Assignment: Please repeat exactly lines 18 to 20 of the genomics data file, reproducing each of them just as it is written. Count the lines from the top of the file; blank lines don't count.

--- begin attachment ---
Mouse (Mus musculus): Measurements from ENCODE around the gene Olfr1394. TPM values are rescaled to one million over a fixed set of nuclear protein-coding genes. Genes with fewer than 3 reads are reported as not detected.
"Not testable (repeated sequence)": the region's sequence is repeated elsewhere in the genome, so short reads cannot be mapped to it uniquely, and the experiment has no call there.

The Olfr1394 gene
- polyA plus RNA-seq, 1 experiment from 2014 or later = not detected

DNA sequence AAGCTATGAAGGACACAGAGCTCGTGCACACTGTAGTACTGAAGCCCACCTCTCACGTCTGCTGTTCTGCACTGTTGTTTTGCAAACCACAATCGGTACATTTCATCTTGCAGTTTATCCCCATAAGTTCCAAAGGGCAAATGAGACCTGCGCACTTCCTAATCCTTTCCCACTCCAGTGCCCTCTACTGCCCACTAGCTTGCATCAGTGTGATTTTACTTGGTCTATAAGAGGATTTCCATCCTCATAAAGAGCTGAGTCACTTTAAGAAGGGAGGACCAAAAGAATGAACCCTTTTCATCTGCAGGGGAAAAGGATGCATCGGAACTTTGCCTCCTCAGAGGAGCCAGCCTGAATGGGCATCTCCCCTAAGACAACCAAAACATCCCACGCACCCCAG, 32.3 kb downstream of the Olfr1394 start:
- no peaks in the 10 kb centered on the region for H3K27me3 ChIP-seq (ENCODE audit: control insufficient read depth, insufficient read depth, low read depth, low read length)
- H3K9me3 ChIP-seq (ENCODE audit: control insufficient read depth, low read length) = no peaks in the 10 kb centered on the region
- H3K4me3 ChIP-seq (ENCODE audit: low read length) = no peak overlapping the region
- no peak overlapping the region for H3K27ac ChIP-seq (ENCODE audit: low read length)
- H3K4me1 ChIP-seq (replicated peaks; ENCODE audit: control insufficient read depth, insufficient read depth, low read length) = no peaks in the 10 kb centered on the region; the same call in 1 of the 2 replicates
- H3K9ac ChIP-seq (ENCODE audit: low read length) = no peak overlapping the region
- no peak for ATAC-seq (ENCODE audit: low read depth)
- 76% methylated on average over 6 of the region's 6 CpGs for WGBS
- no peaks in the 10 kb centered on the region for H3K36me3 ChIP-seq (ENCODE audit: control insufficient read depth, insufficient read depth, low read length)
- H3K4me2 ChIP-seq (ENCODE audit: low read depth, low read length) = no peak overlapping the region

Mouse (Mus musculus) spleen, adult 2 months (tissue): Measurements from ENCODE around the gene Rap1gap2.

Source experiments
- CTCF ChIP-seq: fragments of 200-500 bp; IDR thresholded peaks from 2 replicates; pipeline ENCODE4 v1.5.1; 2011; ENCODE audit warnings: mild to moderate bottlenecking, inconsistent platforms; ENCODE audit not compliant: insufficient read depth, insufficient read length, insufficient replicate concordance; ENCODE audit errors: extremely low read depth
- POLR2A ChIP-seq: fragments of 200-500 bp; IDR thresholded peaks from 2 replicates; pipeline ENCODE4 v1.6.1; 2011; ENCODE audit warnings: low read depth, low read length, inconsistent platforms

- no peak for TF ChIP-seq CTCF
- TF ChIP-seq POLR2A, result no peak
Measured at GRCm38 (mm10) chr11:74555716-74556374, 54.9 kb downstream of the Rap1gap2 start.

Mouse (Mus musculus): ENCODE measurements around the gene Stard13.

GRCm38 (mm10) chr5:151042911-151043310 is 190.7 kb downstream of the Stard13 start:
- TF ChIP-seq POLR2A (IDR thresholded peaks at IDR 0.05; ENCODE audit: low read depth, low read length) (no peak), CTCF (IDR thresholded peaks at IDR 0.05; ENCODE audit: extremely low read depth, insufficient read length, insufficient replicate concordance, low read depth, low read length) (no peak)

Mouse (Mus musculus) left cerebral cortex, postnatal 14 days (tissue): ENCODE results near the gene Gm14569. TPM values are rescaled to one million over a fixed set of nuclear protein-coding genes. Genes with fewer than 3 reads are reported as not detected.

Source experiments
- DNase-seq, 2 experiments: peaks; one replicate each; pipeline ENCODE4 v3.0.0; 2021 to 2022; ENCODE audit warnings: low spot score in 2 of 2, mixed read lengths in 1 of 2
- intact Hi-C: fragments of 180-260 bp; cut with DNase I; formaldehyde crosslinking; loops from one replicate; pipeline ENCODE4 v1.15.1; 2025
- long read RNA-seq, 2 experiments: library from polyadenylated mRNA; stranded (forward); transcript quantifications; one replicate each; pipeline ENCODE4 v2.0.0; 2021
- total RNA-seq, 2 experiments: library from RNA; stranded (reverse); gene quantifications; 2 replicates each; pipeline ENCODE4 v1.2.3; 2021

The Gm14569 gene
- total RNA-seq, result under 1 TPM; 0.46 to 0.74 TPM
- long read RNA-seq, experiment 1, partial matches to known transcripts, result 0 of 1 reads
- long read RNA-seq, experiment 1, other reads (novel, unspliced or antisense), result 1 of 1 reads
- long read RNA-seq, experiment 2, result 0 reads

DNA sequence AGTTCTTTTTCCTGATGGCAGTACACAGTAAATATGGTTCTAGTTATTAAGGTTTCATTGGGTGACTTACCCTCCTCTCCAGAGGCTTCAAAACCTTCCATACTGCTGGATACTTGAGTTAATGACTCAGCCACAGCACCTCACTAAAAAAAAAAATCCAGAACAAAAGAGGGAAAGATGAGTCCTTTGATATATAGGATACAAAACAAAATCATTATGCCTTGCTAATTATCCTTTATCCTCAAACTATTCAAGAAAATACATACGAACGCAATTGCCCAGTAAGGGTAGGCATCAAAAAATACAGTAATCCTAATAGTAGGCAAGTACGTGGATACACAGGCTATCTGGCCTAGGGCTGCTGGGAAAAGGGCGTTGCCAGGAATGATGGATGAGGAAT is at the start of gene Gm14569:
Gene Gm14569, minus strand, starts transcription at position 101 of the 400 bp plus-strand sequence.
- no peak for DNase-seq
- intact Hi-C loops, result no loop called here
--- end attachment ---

- CTCF ChIP-seq: fragments of 200-500 bp; IDR thresholded peaks from 2 replicates; pipeline ENCODE4 v1.5.1; 2011; ENCODE audit warnings: mild to moderate bottlenecking, inconsistent platforms; ENCODE audit not compliant: insufficient read depth, insufficient read length, insufficient replicate concordance; ENCODE audit errors: extremely low read depth
- POLR2A ChIP-seq: fragments of 200-500 bp; IDR thresholded peaks from 2 replicates; pipeline ENCODE4 v1.6.1; 2011; ENCODE audit warnings: low read depth, low read length, inconsistent platforms

- no peak for TF ChIP-seq CTCF